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Funded by Power to Change and Access – the Foundation for Social Investment. In partnership with Locality

Heptonstall Post Office: Saving the ‘beating heart’ of a Yorkshire village

Booster Fund – Heptonstall Post Office & Community Shop

When the threat of losing their local post office loomed, the people of Heptonstall formed a community benefit society to ensure it wasn’t turned into an Air BnB…   

Standing high on a hill above the Calder Valley in West Yorkshire, the small village of Heptonstall – and its nearby hamlets of Colden and Slack Top – are home to some 1,500 people.  

For those people, the local post office is a lifeline, offering postal and banking services, as well as essential groceries and other supplies. 

So when the postmaster decided to retire, the community came together to stop the post office being sold off. “They didn’t want it turned into an Air BnB, so explored what could be done to save it as a community venture,” said local resident Lindsay Smith.   

That’s how Hepstonstall Community Assets (HCA) was formed – a community benefit society created to raise capital via a community share offer that would enable local people to buy the post office and keep it at the heart of their village. 

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When I go to the post office, I see how people are greeted and you realise what a lifeline it is, for older people particularly. They get a chance to chat and find out what’s going on. It functions very centrally in the little community that is Heptonstall.
– Lindsay Smith, Heptonstall resident

One village resident – Mark Simmonds – is a community shares practitioner and offered to lend his expertise to the project. “I’ve been in Heptonstall for 20 years,” he said.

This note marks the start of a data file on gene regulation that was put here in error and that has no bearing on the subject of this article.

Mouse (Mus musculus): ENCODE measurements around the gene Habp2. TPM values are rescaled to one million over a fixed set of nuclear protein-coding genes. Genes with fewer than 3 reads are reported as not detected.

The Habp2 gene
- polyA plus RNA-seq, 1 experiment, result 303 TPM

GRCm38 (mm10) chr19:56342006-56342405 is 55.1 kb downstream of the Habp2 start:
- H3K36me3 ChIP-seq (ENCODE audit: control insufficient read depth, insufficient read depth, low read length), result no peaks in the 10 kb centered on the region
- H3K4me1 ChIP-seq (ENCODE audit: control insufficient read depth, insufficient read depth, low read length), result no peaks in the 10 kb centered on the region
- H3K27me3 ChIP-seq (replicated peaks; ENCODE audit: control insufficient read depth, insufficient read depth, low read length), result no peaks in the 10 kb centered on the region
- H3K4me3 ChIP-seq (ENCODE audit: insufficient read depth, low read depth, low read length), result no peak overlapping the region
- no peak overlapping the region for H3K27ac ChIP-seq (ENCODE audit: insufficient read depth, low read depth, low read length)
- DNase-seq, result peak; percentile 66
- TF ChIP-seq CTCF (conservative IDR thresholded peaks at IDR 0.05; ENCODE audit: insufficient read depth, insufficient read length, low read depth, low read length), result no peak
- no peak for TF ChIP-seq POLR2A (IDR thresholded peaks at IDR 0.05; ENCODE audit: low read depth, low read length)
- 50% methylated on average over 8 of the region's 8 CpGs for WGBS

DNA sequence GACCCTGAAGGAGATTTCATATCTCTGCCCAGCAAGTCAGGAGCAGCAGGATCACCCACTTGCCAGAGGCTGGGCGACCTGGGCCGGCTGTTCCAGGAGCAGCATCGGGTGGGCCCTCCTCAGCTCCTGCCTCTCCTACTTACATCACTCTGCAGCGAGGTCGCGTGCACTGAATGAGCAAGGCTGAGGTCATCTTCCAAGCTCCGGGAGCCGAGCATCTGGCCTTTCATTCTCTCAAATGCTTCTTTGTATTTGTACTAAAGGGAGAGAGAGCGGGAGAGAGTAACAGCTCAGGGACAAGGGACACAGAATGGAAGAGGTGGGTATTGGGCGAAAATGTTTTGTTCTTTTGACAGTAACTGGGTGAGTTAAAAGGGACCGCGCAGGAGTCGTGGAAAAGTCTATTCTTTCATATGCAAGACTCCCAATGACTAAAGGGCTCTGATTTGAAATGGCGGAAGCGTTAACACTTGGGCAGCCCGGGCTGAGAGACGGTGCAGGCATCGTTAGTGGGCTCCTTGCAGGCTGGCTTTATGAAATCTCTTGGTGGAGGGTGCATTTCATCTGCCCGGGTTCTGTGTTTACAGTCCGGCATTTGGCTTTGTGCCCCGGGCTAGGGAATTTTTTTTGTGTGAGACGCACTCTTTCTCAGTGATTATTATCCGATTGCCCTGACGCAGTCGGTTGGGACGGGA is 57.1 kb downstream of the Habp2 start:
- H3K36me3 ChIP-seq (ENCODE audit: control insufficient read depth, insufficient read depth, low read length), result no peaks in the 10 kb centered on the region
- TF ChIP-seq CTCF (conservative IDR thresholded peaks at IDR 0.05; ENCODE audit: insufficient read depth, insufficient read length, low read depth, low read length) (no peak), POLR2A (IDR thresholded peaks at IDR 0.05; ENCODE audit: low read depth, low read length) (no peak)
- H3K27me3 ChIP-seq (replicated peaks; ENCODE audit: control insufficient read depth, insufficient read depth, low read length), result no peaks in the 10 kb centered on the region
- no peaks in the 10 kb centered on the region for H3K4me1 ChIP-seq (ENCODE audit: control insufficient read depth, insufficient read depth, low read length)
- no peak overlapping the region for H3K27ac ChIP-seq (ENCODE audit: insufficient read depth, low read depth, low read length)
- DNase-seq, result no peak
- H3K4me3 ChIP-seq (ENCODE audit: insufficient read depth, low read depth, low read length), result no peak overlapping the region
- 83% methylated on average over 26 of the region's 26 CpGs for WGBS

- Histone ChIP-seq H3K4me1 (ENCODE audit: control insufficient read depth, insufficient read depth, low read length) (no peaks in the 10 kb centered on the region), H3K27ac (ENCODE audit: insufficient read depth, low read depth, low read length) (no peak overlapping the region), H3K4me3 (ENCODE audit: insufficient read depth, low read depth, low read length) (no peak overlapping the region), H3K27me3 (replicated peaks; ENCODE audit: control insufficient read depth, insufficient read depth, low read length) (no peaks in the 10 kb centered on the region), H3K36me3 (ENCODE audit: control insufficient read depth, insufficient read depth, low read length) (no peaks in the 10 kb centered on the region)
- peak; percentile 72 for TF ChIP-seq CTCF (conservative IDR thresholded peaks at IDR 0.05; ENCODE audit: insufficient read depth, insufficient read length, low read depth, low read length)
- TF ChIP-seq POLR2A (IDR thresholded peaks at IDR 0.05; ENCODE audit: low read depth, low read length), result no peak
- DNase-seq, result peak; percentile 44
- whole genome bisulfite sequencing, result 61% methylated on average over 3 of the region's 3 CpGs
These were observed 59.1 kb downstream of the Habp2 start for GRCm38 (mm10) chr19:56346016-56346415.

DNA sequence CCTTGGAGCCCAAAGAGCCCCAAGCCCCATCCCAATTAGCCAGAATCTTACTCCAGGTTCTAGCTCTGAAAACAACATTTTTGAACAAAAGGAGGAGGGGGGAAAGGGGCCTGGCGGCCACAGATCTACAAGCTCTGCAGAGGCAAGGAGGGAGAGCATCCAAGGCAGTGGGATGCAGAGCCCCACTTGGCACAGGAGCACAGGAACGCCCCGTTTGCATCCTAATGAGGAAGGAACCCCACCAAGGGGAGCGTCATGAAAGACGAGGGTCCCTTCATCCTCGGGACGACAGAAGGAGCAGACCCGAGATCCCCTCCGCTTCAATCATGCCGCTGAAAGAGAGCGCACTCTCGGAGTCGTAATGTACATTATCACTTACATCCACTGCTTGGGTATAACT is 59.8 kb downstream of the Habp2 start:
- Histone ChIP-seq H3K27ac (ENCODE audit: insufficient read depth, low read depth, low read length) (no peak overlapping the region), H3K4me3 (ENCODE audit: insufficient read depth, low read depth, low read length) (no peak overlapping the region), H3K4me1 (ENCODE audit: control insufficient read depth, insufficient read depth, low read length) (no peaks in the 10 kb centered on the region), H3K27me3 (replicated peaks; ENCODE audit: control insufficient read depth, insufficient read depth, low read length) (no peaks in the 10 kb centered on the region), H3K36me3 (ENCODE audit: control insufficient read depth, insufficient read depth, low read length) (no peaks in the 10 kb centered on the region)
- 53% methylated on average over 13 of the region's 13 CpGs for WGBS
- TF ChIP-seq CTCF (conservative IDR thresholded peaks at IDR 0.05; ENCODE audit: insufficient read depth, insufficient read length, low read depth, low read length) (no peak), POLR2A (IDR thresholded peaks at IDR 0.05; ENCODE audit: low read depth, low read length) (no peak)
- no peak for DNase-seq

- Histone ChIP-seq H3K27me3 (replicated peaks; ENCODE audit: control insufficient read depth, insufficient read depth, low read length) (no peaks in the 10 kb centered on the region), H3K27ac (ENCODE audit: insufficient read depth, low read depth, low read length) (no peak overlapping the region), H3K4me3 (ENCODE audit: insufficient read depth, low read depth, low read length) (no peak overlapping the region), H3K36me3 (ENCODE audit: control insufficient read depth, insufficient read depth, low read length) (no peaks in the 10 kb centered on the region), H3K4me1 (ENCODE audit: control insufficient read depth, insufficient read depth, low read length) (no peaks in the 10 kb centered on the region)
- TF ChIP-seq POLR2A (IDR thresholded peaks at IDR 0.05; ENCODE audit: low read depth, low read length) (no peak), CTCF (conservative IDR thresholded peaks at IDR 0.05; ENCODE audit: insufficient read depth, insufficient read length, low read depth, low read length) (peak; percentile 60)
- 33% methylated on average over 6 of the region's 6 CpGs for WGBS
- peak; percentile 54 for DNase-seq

“I work with other communities preparing share offers. We were going to lose our village shop and post office, so I offered to help. I wrote the business plan and the share offer document.”   

HCA was given funding to develop their offer from the Community Shares Booster Fund – provided by the Community Shares Unit at Co-operatives UK. 

“The Booster funding was really useful, otherwise we’d have had to find the money to pay people ourselves. It allowed us to spend money before we’ve raised money, basically.  

“I’d never worked with a post office, so we got some help from a practitioner who had – and paid another to assess the share offer so we could be awarded the Community Shares Standard Mark – the official guarantee of a high-quality share offer.”  

Heptonstall community post office sign

With the villagers mobilised and the Standard Mark awarded, the share offer launched on 1 October 2021. Many leaflets, posters, meetings and social media posts later, the offer closed having reached its target of £158,000, which included £10,300 from the Community Shares Booster Fund.  

“It was a great security blanket knowing we’d receive investment from the Booster Fund,” said Mark. “In total, 380 people put their money in to help buy the post office. Remarkably, around 40% of them offered to donate the value of their shares on their death rather than pass them onto someone else. 

“Normally if you invest in community shares, they form part of your estate. If someone opts to donate them back to society when they die, the society inherits those shares.”   

The new community owned post office opened in Heptonstall on 1 April 2022. The turnover has since increased and the local people are happy to have retained a valuable part of village life. It now employs four paid staff and is run with the help of 30 local volunteers.   

“There are a couple of younger people working there on Saturdays and Sundays. It’s giving them opportunities to get work experience,” said Lindsay, who now owns a share in the post office. 

 “It serves the community incredibly well. When I go in, I see people greeted by name. It’s a very important social resource for local people.” 

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A shop facility like that in a local community is key for the future of that community. That’s why it was important for me to invest in it. By doing so, I was also investing in my own future as a resident. I’m 70 and thinking about the future and wanting that sense of support to continue for everyone.
– Linday Smith

Mark feels the same way too. “Without the share offer, we’d have lost the beating heart of the village,” he said. “It’s where you can leave stuff and connect with people – there’s a lost property office and notice board. It would all have gone.”  

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